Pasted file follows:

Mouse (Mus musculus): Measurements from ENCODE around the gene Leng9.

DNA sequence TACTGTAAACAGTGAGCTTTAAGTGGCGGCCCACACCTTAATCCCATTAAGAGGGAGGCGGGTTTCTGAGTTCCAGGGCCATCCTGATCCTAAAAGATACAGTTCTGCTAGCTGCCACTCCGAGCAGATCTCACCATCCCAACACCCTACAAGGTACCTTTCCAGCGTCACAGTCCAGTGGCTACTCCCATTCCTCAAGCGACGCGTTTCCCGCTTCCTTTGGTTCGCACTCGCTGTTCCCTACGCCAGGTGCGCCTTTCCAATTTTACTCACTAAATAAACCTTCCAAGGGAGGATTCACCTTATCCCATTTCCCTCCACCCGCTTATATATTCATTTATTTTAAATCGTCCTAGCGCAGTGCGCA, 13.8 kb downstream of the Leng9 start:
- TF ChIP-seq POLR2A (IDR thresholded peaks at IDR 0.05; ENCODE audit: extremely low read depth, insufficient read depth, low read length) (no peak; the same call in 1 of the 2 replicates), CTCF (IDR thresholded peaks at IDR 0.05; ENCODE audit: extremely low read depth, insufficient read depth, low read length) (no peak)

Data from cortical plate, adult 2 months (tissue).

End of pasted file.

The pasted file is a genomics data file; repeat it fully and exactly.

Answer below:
Mouse (Mus musculus): Measurements from ENCODE around the gene Leng9.

DNA sequence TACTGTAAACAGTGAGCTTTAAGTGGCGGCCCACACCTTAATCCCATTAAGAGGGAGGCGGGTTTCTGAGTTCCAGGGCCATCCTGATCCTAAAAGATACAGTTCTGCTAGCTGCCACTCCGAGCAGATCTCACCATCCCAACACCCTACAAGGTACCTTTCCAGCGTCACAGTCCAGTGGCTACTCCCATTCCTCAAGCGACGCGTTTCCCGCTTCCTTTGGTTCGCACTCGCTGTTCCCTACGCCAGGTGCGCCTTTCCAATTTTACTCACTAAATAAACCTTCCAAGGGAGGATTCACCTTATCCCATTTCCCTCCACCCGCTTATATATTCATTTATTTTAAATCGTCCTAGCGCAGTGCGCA, 13.8 kb downstream of the Leng9 start:
- TF ChIP-seq POLR2A (IDR thresholded peaks at IDR 0.05; ENCODE audit: extremely low read depth, insufficient read depth, low read length) (no peak; the same call in 1 of the 2 replicates), CTCF (IDR thresholded peaks at IDR 0.05; ENCODE audit: extremely low read depth, insufficient read depth, low read length) (no peak)

Data from cortical plate, adult 2 months (tissue).